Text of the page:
Re: [TLS] Certificate keyUsage enforcement question (new in RFC8446 Appendix E.8)

David Benjamin <> Wed, 07 November 2018 17:41 UTC

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From: David Benjamin <>
Date: Wed, 07 Nov 2018 11:40:47 -0600
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Subject: Re: [TLS] Certificate keyUsage enforcement question (new in RFC8446 Appendix E.8)
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On Wed, Nov 7, 2018 at 1:12 AM Viktor Dukhovni <>

> [ Quoted text slightly reordered to put the RSA issue first, as that's
>   the main thing I'm trying to get clarity on, and enabling keyUsage
>   enforcement is causing some interoperability issues now... ]
> > On Nov 5, 2018, at 11:11 PM, Geoffrey Keating <> wrote:
> >
> >> TL;DR:  Should TLS client abort DHE-RSA handshakes with a peer
> >> certificate that *only* lists:
> >>
> >>            X509v3 Key Usage:
> >>                Key Encipherment, Data Encipherment
> >
> > Yes, because in DHE-RSA, the RSA key is used for signing, and this is
> > an encryption-only key.
> >
> > As far as I know there's no similar attack on RSA, but I think this is
> > not a well-examined area.
> Since the vast majority of certificates in the wild are RSA, and
> interoperability is a concern, I'd really like to better understand
> what risk if any posed if one allows a an *RSA* key with a keyUsage
> of "keyEncipherment" (seen on some live servers that then do DHE-RSA)
> to be used for "DigitalSignature"?  I am only aware of risks in the
> converse direction.  How unreasonable would it be to be more forgiving
> and allow *RSA* "DigitalSignature" when the keyUsage indicates otherwise?

This seems flipped to me. Which attacks do you see enforcing
keyEncipherment blocking? If you are concerned about Bleichenbacher-type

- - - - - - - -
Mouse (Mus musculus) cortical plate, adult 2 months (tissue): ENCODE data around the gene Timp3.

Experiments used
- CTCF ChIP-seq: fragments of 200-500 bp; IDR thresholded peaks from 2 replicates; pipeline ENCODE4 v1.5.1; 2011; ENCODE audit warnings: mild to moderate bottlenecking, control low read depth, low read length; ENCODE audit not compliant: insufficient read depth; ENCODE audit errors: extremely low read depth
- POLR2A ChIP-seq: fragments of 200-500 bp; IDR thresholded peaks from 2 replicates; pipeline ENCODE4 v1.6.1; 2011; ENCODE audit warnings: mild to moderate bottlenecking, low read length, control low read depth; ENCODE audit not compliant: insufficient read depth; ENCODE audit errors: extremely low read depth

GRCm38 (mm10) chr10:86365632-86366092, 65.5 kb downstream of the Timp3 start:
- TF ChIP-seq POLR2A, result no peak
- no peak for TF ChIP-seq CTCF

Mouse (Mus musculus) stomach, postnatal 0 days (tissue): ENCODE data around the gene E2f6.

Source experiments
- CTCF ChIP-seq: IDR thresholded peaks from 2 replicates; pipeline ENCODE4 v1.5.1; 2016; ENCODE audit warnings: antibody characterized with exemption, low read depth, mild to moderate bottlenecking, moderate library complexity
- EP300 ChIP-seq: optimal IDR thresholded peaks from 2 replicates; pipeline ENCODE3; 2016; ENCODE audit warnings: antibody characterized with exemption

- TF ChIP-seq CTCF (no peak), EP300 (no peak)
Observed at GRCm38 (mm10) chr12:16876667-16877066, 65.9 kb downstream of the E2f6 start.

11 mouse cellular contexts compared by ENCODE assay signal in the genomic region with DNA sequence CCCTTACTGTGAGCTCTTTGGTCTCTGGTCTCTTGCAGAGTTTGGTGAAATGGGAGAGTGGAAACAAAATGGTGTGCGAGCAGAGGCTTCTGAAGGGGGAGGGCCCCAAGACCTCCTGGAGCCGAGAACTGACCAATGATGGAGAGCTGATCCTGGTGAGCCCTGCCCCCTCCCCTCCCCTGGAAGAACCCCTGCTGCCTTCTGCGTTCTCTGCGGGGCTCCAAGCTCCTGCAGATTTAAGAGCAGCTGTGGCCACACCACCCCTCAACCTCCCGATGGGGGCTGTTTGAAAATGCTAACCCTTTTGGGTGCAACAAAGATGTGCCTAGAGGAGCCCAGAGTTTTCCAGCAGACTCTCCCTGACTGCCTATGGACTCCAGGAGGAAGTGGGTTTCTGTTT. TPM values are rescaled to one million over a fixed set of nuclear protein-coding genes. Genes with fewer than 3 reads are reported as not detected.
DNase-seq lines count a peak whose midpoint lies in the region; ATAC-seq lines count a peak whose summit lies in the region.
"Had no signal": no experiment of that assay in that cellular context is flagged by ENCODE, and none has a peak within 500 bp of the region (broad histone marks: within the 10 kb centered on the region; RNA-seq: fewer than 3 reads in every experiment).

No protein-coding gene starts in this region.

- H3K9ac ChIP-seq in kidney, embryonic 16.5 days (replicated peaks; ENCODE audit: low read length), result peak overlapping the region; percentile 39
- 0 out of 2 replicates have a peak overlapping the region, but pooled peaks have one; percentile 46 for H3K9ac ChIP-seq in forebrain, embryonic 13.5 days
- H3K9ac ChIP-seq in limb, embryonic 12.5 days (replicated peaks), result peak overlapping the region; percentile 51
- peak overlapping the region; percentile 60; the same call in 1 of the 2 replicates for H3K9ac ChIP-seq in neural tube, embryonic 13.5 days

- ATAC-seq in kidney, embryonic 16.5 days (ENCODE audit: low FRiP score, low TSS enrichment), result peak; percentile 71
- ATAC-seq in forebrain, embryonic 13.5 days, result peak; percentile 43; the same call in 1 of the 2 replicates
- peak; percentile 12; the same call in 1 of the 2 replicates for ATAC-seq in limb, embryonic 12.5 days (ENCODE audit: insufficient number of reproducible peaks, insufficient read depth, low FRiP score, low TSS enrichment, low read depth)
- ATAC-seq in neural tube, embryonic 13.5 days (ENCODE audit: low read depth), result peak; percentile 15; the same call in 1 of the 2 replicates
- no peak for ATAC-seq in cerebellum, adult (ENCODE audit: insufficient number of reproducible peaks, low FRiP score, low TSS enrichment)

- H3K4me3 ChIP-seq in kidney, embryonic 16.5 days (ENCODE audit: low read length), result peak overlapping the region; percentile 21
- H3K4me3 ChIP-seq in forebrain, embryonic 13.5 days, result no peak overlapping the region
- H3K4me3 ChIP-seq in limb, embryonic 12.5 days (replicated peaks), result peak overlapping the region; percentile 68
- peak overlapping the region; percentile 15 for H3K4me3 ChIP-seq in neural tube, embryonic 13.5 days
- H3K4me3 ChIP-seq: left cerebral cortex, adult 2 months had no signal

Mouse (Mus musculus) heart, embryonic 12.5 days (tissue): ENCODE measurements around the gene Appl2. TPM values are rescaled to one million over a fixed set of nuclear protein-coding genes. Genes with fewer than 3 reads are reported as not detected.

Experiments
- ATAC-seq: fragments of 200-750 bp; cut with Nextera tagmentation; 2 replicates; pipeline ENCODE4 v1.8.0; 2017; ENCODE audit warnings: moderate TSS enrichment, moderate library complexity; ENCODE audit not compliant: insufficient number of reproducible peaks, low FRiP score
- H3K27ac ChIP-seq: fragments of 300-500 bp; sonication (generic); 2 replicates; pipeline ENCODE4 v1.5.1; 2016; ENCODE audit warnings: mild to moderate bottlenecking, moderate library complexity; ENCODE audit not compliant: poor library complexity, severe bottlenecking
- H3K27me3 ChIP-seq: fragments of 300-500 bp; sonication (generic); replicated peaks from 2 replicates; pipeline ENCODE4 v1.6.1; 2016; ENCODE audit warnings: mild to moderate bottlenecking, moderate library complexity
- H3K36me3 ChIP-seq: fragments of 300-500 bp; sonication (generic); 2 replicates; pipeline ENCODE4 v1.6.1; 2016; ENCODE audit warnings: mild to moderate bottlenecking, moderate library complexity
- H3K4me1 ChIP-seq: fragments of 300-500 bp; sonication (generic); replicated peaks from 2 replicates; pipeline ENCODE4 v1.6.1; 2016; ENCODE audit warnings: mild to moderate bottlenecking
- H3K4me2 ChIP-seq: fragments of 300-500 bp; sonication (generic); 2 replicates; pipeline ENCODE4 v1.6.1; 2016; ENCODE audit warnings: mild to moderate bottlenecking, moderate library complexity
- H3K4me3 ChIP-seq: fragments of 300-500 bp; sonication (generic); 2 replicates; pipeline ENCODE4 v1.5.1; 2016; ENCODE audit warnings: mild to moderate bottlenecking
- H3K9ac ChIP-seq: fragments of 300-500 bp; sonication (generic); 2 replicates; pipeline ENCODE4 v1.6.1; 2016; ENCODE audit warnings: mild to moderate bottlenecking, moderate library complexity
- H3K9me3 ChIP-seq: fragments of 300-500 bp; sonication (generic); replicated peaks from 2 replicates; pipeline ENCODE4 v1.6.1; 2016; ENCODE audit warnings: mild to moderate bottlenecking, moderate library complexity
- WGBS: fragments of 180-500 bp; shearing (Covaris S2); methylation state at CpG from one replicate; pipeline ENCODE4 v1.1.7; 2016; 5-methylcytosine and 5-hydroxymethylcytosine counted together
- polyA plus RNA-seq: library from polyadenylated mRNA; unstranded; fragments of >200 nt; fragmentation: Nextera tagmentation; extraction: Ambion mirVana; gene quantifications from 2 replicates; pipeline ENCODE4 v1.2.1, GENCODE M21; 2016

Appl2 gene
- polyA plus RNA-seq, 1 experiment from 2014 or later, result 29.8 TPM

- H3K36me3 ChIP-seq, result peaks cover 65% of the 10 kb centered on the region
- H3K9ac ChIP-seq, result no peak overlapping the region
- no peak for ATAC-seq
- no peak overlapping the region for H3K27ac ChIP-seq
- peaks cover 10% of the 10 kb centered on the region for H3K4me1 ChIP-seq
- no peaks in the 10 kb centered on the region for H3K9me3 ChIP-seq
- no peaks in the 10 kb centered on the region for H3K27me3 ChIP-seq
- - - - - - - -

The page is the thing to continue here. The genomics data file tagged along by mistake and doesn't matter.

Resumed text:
private key oracles, it should be more important to enforce
digitalSignature, and even that's not sufficient in itself (cf. DROWN
affecting non-SSLv2 clients too).

A private key oracle allows both ciphertext decryption *and* signature
forgery, so we need clients to know which forged signatures to reject, and
for an uncompromised path to be possible. Thus, if you believe the server's
RSA key exchange implementation admits a private key oracle and that oracle
is efficient enough for online attacks[*], I believe you need all of the
following for the client to not care:

1. The server uses separate keys for RSA encryption and RSA signing. It
will never use its RSA signing key for RSA encryption.
2. The server key separation is reflected in keyUsage bits, which is
enforced by the client in (EC)DHE_RSA modes.
3. The client doesn't accept RSA key exchange at all.

If all are true, the client will never accept the encryption key and the
signing key is uncompromised, so we're fine. If any of the above are false,
I don't think it works.

If the server shares RSA and (EC)DHE_RSA keys (1), as everyone does, its
one and only key is effectively compromised and there's not a whole lot one
can do, short of fixing or disabling the RSA key exchange implementation on
the server.

If the client ignores keyUsage in (EC)DHE_RSA (2), as most do, the server's
key separation is moot. The client doesn't know to reject a
private-key-oracle-forged signature.

If the client still supports RSA key exchange (3), as most do, none of this
key separation matters, because the attacker can just negotiate RSA key
exchange anyway.

My experience is that typically none of (1), (2), or (3) happen, much less
all, so this is all kind of moot. :-)

Re (2), historically we'd seen issues with MITM proxies minting certs
incorrectly, BoringSSL only enforces key usage for RSA starting TLS 1.3 (it
was new, so get it right from the start) and ECDSA at all versions (only
one value in practice, seems to have worked out). I started gathering more
current metrics a while back but haven't had time to follow-up on this yet.
But as most clients sadly still have to support RSA key exchange (3) and
managing two certificates (1) is onerous for most server, I doubt any
fixing that will help in practice for a while, if ever. It's more an
ecosystem health thing.


[*] If you believe the oracle isn't efficient enough for online attacks,
you probably can just lean on downgrade protection ratcheting you to
(EC)DHE_RSA and call it a day?